Arul Louis

United Nations, November 21

Judge Dalveer Bhandari was re-elected to the International Court of Justice (ICJ) on Tuesday as the General Assembly rallied behind him in a show of strength that made Britain bow to the majority and withdraw its candidate Christopher Greenwood.

“I am grateful to all the nations who have supported me,” Bhandari told IANS in the Assembly chamber after the election. “It was a big election as you know.” The withdrawal of its candidate by Britain, which had the backing of its fellow permanent members, was a setback for the Security Council that had been locked in a test of wills with the Assembly.

A candidate has to win a majority in both the chambers. Bhandari won majorities in the Assembly in the first 11 rounds of voting over two meetings, while the Council blocked his election by giving majorities to Greenwood in the ten rounds of balloting it held.

“The British ultimately had to bow down to the will of the majority,” a diplomat said. “The Indians stared them down.” The Council’s permanent members have traditionally had a judge in the ICJ, assuming it to be a matter of right. This time the 193-member Assembly asserted itself, forcing the Council to back down and put at risk the continuation of the ICJ perk of the permanent members.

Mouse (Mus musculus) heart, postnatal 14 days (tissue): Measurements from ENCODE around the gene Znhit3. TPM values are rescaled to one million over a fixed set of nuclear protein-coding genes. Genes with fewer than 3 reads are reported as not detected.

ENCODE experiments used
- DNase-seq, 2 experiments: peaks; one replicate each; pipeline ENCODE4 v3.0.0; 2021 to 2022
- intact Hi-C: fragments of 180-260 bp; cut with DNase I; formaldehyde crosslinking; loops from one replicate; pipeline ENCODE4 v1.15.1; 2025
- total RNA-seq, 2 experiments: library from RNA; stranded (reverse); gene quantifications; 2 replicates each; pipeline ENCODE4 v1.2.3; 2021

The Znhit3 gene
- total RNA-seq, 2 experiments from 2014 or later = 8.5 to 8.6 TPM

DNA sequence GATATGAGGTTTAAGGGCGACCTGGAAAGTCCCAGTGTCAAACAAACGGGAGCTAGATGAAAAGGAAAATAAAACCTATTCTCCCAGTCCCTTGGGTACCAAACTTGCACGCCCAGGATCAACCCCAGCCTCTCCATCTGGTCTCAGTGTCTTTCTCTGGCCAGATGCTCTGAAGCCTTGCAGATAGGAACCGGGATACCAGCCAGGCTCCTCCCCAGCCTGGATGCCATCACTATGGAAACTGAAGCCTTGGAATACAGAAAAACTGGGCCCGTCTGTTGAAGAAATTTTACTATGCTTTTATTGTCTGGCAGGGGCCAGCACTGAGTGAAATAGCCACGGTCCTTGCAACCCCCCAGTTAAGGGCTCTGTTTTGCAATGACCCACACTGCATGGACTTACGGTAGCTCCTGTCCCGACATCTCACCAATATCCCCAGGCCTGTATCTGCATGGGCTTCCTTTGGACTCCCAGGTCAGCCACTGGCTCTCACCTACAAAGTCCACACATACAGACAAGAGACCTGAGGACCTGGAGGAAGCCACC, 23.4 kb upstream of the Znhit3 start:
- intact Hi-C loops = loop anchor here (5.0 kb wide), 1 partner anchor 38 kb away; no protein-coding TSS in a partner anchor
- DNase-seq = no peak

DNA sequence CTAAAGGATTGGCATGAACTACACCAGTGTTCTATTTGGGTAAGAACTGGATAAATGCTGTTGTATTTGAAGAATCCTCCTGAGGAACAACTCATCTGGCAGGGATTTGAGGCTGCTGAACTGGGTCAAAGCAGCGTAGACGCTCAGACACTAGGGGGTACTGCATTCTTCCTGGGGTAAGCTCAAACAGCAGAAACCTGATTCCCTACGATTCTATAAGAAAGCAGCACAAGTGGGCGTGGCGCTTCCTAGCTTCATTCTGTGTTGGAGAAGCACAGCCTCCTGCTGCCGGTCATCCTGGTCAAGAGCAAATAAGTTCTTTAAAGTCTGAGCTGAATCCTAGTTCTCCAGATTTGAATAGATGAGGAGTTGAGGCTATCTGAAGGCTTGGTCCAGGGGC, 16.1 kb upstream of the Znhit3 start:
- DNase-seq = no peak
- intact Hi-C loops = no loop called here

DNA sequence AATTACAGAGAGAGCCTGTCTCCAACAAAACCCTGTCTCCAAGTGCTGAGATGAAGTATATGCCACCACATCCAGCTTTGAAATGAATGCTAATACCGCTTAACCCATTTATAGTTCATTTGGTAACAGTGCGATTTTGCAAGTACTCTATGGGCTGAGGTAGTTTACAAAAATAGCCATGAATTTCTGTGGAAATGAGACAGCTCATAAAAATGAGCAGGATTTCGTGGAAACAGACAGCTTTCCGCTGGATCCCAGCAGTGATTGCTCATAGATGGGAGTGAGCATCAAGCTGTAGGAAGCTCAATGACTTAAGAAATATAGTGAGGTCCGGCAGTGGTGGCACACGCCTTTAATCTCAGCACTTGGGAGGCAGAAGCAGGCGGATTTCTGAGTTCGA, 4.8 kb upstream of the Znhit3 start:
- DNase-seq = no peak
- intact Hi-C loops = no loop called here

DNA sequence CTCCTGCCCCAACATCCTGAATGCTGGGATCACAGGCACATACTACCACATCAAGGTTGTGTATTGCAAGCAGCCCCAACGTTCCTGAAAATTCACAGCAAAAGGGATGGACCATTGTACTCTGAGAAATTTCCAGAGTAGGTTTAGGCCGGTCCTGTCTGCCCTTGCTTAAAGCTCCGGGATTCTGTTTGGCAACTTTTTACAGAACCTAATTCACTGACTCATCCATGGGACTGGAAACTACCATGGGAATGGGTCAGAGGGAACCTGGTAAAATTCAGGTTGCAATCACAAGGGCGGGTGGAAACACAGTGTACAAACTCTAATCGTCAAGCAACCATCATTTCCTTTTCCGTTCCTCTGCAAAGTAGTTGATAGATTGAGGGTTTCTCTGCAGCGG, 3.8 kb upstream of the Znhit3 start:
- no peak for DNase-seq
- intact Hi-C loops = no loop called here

In letters written to the Presidents Miroslav Lajcak of the Assembly and Sebastiano Cardi of the Council, Britain’s Permanent Representative Matthew Rycroft said that his country was withdrawing Greenwood’s candidature keeping “in mind the close relationship that the United Kingdom and India always enjoyed and will continue to enjoy”.

Bhandari’s election was a dramatic face-saving turn of fortunes for India, as he lost the Asian seat on the ICJ to Lebanese lawyer-turned-diplomat Nawaf Salam, who had been campaigning for two years and had the backing of the powerful Organisation of Islamic Cooperation with 55 members in the UN.

Bhandari got a second chance only because an unpopular Britain could not get an Assembly majority for a remaining judgeship requiring a runoff where the two chambers of the UN split in their voting.

Bhandari’s cause became a rallying point for the nations not a member of the Council, who were chafing under the domination of the unrepresentative Council to make a popular show of force.

India hammered home the representative character of the Assembly compared to the Council and insisted that the UN members follow democratic principles and re-elect Bhandari by accepting the global majority he has received in the Assembly.

In the last round of voting on November 13, Bhandari received 121 votes, just short of a two-thirds majority in the 193-member Assembly, while Greenwood received nine in the Council.

“The precedent is clear,” India’s Permanent Representative Syed Akbaruddin said at a reception for Bhandari attended by representatives of over 160 countries on Thursday.